Artist Kader Attia says that the closure of his interdisciplinary cultural space in Paris, known as La Colonie, in the wake of the coronavirus crisis has left him “heartbroken”. The space, located near the Gare du Nord train station, opened in 2016 but has been forced to close due to a funding deficit.
Born in Paris with roots in Algeria—a country that endured decades of French occupation—Attia's institute was dedicated to decolonial theory. When it launched, Attia said that the space was a new kind of artistic “laboratory” for sharing ideas and showing works in the post-Brexit age.
However, “the adventure will continue", Attia tells The Art Newspaper. "We are looking for a new, smaller space. We are looking everywhere, but the Paris suburbs will probably be more affordable.”
La Colonie was an independent project which received no state subsidy. In light of Covid-19, “a small independent structure like ours” was not sustainable, Attia says. “La Colonie survived only on [takings] from the bar, and the absence of revenue for several months accelerated an already fragile situation.”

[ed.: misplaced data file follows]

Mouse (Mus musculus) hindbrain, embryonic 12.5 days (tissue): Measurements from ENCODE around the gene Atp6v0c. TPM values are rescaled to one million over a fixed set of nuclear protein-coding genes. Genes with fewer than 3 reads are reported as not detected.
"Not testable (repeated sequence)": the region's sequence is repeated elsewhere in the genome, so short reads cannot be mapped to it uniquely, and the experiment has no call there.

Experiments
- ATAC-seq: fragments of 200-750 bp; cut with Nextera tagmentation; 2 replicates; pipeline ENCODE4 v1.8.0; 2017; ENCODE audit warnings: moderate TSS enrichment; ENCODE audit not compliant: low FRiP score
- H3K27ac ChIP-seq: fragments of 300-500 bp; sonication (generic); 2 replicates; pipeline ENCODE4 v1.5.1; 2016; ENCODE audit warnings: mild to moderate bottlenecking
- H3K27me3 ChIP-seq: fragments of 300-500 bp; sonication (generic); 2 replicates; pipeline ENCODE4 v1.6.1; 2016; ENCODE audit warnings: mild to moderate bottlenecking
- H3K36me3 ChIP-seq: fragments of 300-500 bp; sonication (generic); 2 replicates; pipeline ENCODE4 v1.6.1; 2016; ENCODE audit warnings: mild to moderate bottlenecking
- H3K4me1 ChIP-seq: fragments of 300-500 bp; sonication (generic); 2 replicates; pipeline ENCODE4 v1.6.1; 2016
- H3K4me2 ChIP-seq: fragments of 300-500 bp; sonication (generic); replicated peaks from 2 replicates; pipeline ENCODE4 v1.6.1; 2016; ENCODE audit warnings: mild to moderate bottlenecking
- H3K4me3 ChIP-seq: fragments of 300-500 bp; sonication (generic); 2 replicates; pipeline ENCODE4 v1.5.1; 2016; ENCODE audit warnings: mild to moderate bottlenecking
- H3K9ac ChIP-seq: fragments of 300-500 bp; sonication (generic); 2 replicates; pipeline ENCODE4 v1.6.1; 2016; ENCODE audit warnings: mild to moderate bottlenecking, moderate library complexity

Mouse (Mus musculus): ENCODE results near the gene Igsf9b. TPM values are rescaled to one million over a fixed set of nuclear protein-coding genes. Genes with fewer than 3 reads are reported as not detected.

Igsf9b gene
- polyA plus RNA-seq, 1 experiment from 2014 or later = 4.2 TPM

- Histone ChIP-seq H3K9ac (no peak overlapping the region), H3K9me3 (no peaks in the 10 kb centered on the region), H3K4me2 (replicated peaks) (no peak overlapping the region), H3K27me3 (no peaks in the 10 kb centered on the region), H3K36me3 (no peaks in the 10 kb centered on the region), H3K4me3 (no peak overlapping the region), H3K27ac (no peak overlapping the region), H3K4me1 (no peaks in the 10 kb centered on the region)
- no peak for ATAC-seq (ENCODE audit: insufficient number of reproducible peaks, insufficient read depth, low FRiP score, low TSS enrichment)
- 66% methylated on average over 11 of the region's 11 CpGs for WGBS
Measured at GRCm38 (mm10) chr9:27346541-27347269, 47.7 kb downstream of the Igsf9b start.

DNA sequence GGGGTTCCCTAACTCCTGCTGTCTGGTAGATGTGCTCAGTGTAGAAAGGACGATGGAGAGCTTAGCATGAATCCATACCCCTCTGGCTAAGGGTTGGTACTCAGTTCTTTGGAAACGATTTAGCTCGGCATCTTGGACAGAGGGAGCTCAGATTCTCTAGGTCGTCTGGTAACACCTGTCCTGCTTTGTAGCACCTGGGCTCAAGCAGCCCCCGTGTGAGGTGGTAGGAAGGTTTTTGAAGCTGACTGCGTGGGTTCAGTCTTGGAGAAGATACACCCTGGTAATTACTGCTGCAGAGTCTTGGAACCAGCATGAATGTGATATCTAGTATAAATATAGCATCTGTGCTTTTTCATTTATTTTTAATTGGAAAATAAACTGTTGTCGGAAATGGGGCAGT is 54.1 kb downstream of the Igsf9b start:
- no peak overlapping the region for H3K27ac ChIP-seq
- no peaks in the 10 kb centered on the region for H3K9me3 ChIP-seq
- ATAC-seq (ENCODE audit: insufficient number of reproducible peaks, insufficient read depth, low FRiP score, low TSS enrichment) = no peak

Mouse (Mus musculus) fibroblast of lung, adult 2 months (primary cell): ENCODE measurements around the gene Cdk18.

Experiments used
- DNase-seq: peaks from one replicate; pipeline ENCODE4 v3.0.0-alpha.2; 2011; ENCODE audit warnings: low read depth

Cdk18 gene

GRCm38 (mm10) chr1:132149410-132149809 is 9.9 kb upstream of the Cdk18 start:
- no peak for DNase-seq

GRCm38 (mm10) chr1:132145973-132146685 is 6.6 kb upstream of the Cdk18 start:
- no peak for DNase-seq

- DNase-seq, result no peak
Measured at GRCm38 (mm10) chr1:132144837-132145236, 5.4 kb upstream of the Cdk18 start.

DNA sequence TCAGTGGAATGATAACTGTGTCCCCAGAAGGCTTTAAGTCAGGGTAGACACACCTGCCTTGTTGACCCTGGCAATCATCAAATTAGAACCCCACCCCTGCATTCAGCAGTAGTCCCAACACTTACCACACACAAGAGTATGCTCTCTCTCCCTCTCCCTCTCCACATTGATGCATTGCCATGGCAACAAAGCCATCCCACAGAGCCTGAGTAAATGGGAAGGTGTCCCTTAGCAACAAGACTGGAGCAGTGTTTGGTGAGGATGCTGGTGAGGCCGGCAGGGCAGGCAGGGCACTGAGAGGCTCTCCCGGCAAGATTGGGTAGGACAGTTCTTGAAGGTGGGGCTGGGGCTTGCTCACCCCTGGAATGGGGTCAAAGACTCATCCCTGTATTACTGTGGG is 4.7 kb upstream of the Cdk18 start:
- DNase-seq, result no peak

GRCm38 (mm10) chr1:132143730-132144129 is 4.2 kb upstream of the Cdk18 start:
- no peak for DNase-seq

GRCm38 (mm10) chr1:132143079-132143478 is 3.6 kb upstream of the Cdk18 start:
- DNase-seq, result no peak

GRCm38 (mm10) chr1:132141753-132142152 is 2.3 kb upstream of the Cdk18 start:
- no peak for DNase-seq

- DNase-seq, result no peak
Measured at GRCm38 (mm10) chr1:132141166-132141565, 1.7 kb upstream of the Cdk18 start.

The art hub hosted workshops, conferences, lectures and readings; key events held at the venue include a forum on the decolonisation of Western art collections (September 2018) and a debate earlier this year on the significance of Gilets Jaunes anti-government protestors in France.